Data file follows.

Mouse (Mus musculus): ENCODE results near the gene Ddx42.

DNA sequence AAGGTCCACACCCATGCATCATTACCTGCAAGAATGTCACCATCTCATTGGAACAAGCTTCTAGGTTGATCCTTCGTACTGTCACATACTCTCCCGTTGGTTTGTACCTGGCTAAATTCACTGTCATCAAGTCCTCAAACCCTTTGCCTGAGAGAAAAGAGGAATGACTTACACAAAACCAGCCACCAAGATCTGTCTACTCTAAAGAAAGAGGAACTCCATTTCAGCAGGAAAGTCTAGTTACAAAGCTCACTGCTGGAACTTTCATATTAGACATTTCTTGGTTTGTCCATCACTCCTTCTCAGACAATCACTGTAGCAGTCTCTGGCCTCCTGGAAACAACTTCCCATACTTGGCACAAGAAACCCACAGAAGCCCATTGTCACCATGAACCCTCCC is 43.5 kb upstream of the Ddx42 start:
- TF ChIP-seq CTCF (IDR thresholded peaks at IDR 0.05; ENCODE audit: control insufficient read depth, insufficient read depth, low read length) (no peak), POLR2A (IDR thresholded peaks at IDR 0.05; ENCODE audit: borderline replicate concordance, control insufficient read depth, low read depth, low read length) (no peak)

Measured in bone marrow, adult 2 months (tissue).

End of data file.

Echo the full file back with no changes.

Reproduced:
Mouse (Mus musculus): ENCODE results near the gene Ddx42.

DNA sequence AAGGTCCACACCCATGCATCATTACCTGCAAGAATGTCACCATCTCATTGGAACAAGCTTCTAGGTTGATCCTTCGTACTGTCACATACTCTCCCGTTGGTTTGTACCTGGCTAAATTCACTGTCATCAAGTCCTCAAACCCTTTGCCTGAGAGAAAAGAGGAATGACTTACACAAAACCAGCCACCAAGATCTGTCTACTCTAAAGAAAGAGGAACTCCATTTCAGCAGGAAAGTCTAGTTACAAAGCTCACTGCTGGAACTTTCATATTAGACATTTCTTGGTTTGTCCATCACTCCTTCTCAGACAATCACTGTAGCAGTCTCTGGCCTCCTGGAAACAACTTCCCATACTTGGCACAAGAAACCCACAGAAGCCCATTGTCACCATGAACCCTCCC is 43.5 kb upstream of the Ddx42 start:
- TF ChIP-seq CTCF (IDR thresholded peaks at IDR 0.05; ENCODE audit: control insufficient read depth, insufficient read depth, low read length) (no peak), POLR2A (IDR thresholded peaks at IDR 0.05; ENCODE audit: borderline replicate concordance, control insufficient read depth, low read depth, low read length) (no peak)

Measured in bone marrow, adult 2 months (tissue).